Fachbericht Nr. 13
H. Wilke, Telefunken
Sonderkos ? Funkmeßtechnik, A.K."C" Beuteauswertung
(this is the equivalence of the US: CEE or Captured Equipment Enemy)
C-Best.-Nr. 12 /44gAKC
unter Mitarbeit von
Dr. Thinius, RPF (Sender)
Dr. Thinius, RPF (Antenne)
Dr. ?Wehde, Telefunken
Vedder, Telefunken (Sichtgerät)(= PPI)
Dr. Gundert, Telefunken (Sichtgerät)(= PPI)
Breitscheider, Opta (Empfänger)
Brändle, Telefunken (Frequenzteiler)
Ott, BHF (Bedienungsgerät)
Ott, BHF (Verteiler und Kabelplan)
Dietl, Telefunken (Rechengerät)
Ott, BHF (Einordnung)
Novak, AEG (Stromversorgung)
Some of the critical components, like the pulse modulator tubes (829A, 715B and the 725A magnetron) were X-rayed, as to investigate their internal constructions though, without destruction. The complete equipment was flown by the Germans in a captured US B 24 H bomber aircraft. I guess, that it was then already stationed at Werneuchen, north-east of Berlin.
This report was also considered in the AGR protocols (Chapter 15)
Reading this German report, it is evident that, in contrast that some would like to believe, they very well have understood the implications of the technology concerned!
In 1944 US radar technology and equipment was leading in the world. Some might not be amused hearing it, but there is no doubt possible!
The AN/APS15 PPI unit as was captured by the Germans in 1944. This apparatus is where this German report is about (AGR-protocols chapter 15)
We have though, to apologize for the rather poor photo quality of Wilke's report, which likely is due to the way it has been Xerox copied and recopied in the days since.
I guess, that this report was initiated late 1943 or very early 1944, still before they could lay their hands on an untouched AN/APS15 set. The German codename "Meddo" is derived from the first captured remains found nearby the very tiny village (gehucht) of Meddo in Holland, just near to the Dutch/German border; this must have been early or mid 1943. That they later captured an untouched AN/APS15 was purely luck (sometimes happening on both sides), as a US crew had to make an emergency landing not too far from Calais on German occupied territory; whether this was caused by a navigational error I cannot judge. The B 24 H was repaired and flown to Werneuchen for tests and trials, with German designation since.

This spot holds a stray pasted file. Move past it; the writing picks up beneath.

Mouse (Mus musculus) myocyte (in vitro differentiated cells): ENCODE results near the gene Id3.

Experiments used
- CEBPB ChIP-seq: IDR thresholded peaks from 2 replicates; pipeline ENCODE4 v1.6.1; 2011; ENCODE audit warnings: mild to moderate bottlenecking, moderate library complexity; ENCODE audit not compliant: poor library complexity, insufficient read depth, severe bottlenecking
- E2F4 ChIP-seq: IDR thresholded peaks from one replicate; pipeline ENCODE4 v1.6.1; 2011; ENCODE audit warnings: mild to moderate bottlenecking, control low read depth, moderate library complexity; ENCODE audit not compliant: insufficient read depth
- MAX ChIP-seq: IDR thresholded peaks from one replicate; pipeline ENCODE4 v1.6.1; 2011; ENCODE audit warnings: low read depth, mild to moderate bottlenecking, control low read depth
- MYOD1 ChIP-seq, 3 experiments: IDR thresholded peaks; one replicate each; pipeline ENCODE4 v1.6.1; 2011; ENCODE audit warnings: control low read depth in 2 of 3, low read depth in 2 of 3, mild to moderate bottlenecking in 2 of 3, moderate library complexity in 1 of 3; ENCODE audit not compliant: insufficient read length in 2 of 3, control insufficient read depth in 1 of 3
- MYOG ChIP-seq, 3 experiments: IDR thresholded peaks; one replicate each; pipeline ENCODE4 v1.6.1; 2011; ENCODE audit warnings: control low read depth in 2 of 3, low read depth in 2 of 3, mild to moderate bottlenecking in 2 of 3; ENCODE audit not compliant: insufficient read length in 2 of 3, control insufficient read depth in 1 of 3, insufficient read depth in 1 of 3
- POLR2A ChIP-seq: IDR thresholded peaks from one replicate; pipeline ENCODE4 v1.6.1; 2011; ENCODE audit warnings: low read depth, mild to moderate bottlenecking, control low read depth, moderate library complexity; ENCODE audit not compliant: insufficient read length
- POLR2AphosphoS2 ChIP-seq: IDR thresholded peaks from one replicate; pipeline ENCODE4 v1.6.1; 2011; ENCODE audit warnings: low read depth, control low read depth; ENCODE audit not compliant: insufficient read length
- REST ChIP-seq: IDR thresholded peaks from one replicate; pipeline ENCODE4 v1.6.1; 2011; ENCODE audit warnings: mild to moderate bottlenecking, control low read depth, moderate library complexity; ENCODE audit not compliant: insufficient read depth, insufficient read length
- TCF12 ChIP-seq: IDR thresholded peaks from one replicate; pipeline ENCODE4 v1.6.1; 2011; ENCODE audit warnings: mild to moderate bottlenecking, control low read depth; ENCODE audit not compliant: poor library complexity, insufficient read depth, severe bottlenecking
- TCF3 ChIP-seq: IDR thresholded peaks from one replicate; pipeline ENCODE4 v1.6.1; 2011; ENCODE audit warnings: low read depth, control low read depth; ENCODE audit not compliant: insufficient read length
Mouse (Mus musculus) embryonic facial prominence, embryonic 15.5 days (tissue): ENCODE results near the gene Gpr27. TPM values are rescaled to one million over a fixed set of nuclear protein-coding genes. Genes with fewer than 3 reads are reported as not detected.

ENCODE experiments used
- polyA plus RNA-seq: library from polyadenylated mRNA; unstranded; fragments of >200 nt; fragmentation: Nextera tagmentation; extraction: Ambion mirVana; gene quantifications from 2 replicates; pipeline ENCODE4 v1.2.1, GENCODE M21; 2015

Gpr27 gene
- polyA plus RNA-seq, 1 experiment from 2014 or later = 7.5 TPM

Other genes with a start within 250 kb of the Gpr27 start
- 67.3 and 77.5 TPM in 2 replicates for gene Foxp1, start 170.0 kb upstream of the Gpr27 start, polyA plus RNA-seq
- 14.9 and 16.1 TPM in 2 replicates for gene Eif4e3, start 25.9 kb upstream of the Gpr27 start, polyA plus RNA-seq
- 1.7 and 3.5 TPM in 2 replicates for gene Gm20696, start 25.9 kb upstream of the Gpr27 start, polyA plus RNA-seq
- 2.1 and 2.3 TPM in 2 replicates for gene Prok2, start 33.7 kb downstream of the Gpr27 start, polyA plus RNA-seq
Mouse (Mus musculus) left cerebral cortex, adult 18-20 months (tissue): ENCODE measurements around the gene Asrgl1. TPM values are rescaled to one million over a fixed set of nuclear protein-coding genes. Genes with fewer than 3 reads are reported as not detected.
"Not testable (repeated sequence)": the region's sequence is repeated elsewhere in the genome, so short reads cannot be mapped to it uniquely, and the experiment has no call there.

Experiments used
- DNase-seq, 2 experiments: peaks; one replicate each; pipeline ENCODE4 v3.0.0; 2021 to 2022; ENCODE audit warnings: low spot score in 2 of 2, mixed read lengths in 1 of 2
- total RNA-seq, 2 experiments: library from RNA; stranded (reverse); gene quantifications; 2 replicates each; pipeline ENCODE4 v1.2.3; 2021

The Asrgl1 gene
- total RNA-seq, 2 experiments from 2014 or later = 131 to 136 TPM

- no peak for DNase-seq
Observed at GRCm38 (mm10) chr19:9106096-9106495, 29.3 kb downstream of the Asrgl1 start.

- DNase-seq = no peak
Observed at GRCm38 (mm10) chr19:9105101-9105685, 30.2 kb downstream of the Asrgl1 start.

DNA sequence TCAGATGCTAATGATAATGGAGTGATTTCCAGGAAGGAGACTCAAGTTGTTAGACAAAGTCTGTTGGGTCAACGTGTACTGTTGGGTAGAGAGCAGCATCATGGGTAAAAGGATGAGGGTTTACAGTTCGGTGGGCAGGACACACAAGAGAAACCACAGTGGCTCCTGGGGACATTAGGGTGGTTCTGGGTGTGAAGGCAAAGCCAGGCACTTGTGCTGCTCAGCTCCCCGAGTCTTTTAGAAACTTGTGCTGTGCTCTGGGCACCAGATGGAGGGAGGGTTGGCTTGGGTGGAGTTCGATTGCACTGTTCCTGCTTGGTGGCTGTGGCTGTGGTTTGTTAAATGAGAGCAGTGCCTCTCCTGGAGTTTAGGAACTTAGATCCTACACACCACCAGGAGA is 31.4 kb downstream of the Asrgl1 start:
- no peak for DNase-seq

However, also in respect to the US 3 cm cavity magnetron type 725 A they showed sound understanding of its technology and implications.
However, Germany's wartime fortune had deteriorated such - that they could not derive much practical benefit from it, as their industry was no longer free to anticipate on this new technology. Although, it is clear that they since have favoured 3 cm radars instead of the 9 cm systems. They had just introduced militarily their Berlin-A radar system (FuG224), which was more or less based on captured British H2S technology (@ 9 cm). In the final months of the war (springtime 1945) they possessed, nevertheless, about three 3 cm radar prototypes in trial stage. At the end of the war, about 150 Berlin-A sets at 9 cm (including their derivates used in other systems, like Renner I and II, Kulbach, FuG240N1, Rotterheim etc.) were being accepted by military services. From which only a few samples survived the war. Please regard also Exhibits-details very down that page.
This unique document is being made public by courtesy of: Mr. Ernst S. Wagner, Greding, Germany
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